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J Am Chem Soc. 2016 Mar 23;138(11):3844-55. doi: 10.1021/jacs.6b00162. Epub 2016 Mar 9.

Characterization of Cardiac Glycoside Natural Products as Potent Inhibitors of DNA Double-Strand Break Repair by a Whole-Cell Double Immunofluorescence Assay.

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Yale Center for Molecular Discovery , West Haven, Connecticut 06516, United States.
Department of Therapeutic Radiology, Yale University School of Medicine , New Haven, Connecticut 06511, United States.
Department of Chemistry, Yale University , New Haven, Connecticut 06520, United States.
Department of Pharmacology, Yale School of Medicine , New Haven, Connecticut 06511, United States.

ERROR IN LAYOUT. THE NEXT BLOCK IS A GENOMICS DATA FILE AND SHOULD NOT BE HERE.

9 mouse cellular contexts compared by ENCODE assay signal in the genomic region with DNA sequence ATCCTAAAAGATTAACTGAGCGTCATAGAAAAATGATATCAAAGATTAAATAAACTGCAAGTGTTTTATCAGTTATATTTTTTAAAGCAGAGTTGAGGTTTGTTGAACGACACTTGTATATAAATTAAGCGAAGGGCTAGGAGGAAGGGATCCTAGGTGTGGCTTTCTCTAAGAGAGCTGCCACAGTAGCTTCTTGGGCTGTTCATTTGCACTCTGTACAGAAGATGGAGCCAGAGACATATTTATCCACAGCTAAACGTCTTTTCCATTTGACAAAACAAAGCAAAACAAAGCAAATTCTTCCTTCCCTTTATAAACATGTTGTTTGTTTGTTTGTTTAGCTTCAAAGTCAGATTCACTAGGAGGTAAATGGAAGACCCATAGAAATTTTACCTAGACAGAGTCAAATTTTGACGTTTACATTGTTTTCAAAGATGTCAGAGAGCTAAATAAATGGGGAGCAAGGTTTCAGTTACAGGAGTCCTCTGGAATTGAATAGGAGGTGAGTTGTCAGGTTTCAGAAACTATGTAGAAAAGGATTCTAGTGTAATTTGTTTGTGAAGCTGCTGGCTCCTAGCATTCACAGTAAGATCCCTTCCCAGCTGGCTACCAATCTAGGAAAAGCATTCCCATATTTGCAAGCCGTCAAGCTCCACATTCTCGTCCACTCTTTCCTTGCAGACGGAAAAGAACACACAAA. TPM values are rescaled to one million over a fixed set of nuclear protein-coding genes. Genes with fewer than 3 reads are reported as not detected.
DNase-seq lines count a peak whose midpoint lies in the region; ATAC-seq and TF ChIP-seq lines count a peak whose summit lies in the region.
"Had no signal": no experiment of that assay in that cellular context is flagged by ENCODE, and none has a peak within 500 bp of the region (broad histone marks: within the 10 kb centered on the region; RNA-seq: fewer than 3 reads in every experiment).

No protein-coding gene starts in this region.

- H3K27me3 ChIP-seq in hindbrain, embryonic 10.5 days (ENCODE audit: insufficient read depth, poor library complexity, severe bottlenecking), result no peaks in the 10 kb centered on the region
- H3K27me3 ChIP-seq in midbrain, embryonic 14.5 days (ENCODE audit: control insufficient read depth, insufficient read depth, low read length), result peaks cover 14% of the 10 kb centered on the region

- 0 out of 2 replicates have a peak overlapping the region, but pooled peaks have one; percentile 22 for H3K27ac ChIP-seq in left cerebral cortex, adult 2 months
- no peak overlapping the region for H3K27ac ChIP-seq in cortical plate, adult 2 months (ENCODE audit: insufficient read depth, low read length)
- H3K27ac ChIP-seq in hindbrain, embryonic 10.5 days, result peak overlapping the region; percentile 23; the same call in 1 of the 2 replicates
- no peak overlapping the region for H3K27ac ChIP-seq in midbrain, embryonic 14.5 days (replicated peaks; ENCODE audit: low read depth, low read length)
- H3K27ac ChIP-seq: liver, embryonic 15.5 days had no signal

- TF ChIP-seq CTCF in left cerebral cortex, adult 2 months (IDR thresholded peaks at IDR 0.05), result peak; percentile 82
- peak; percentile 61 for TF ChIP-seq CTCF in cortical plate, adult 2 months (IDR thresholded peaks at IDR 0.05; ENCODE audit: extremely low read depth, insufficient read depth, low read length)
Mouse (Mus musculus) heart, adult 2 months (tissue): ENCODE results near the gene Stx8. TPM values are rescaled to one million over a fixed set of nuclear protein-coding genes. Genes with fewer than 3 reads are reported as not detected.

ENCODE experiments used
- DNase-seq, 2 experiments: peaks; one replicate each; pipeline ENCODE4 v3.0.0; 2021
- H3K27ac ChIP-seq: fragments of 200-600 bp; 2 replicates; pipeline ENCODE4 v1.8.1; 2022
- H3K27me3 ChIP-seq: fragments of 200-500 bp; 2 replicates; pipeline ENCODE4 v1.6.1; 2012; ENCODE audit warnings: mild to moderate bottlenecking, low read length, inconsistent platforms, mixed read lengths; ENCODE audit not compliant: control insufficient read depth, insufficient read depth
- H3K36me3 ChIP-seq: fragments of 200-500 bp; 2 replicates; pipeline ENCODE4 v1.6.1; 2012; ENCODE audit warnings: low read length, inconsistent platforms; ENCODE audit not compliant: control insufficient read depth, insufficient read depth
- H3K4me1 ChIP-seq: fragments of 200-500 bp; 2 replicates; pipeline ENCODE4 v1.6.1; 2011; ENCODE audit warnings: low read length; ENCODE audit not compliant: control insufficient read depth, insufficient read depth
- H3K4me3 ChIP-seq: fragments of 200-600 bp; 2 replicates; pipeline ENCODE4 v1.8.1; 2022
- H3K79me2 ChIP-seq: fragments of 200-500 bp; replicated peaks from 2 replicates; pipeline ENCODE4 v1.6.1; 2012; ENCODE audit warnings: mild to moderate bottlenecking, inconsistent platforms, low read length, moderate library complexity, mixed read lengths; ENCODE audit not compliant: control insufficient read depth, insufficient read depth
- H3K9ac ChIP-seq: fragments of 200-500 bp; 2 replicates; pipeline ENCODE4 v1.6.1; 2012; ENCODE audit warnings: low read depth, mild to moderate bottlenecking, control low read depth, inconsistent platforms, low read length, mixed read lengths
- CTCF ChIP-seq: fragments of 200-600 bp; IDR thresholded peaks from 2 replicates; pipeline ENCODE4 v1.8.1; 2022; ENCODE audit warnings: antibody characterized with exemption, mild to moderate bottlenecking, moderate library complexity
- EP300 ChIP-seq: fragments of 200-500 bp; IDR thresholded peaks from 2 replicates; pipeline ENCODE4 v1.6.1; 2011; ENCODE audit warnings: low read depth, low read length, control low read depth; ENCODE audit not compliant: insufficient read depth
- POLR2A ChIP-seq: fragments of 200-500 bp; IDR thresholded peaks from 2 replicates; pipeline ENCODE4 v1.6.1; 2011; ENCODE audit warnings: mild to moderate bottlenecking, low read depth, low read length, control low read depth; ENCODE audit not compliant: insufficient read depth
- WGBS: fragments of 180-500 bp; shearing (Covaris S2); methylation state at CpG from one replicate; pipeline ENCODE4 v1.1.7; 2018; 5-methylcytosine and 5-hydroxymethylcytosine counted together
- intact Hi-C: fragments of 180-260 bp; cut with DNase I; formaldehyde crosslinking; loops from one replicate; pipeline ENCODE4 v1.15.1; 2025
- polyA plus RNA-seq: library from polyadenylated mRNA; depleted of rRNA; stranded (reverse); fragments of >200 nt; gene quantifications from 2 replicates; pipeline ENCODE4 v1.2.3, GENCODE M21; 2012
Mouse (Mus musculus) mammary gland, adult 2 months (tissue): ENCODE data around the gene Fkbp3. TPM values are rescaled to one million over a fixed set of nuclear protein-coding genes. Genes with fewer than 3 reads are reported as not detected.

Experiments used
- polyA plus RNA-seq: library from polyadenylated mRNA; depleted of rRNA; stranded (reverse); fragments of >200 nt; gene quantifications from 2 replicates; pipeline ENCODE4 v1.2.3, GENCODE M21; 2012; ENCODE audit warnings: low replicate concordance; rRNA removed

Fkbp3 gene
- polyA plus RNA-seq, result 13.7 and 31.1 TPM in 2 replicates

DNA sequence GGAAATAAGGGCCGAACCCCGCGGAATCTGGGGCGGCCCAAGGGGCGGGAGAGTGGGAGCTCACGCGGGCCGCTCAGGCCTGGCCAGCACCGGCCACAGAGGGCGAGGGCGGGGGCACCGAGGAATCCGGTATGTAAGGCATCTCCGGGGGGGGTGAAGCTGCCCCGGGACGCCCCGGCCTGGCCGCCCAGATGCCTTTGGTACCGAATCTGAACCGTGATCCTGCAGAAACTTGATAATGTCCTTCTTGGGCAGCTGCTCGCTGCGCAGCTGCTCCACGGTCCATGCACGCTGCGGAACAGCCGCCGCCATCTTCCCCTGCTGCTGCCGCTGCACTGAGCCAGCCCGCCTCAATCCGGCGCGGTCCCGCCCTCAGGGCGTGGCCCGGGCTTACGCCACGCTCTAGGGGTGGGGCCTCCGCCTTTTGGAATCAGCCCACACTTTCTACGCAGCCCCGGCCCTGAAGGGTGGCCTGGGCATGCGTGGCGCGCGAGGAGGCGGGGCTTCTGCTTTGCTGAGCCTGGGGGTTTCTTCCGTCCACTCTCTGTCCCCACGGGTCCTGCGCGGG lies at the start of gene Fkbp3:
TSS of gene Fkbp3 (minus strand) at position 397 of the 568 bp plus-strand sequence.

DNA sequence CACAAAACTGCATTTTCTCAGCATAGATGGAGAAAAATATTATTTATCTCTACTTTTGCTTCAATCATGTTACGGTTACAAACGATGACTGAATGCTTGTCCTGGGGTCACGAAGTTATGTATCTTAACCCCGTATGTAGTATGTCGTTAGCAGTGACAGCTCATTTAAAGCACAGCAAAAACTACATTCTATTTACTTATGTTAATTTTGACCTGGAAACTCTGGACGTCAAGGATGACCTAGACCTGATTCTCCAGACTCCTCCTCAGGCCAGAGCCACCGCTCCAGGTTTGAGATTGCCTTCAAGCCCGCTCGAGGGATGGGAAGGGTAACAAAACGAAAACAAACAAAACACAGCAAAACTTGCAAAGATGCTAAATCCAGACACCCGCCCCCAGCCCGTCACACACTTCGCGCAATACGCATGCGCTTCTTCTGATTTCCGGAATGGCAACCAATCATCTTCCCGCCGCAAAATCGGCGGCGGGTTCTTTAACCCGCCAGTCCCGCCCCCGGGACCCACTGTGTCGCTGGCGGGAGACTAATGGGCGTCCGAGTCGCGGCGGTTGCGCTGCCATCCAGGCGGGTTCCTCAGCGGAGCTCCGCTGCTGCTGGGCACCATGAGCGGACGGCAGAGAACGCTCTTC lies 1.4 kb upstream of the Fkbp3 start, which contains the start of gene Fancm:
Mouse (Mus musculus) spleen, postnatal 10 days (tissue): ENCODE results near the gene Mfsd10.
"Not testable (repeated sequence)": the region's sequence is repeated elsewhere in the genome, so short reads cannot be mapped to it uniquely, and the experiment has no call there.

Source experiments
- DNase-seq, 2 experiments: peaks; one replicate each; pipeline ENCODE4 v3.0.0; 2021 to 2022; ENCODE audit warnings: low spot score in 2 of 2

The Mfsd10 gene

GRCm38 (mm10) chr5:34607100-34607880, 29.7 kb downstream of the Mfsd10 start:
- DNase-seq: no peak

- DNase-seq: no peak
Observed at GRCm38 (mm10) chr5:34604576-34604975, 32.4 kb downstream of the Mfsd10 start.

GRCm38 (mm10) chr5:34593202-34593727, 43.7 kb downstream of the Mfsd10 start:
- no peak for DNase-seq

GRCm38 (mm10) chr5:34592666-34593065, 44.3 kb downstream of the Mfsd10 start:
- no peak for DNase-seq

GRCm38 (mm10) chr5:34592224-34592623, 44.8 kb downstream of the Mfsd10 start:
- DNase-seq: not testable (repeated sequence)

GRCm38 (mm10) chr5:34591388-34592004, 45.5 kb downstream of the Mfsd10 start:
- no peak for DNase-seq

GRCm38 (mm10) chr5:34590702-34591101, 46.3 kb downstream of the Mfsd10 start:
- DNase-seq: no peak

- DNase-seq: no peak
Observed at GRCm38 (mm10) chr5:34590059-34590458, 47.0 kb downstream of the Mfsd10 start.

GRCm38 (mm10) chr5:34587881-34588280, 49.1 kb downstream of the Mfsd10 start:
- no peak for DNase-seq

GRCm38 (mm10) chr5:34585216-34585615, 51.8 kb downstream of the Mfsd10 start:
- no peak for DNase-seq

Small-molecule inhibitors of DNA repair pathways are being intensively investigated as primary and adjuvant chemotherapies. We report the discovery that cardiac glycosides, natural products in clinical use for the treatment of heart failure and atrial arrhythmia, are potent inhibitors of DNA double-strand break (DSB) repair. Our data suggest that cardiac glycosides interact with phosphorylated mediator of DNA damage checkpoint protein 1 (phospho-MDC1) or E3 ubiquitin-protein ligase ring finger protein 8 (RNF8), two factors involved in DSB repair, and inhibit the retention of p53 binding protein 1 (53BP1) at the site of DSBs. These observations provide an explanation for the anticancer activity of this class of compounds, which has remained poorly understood for decades, and provide guidance for their clinical applications. This discovery was enabled by the development of the first high-throughput unbiased cellular assay to identify new small-molecule inhibitors of DSB repair. Our assay is based on the fully automated, time-resolved quantification of phospho-SER139-H2AX (γH2AX) and 53BP1 foci, two factors involved in the DNA damage response network, in cells treated with small molecules and ionizing radiation (IR). This primary assay is supplemented by robust secondary assays that establish lead compound potencies and provide further insights into their mechanisms of action. Although the cardiac glycosides were identified in an evaluation of 2366 small molecules, the assay is envisioned to be adaptable to larger compound libraries. The assay is shown to be compatible with small-molecule DNA cleaving agents, such as bleomycin, neocarzinostatin chromophore, and lomaiviticin A, in place of IR.

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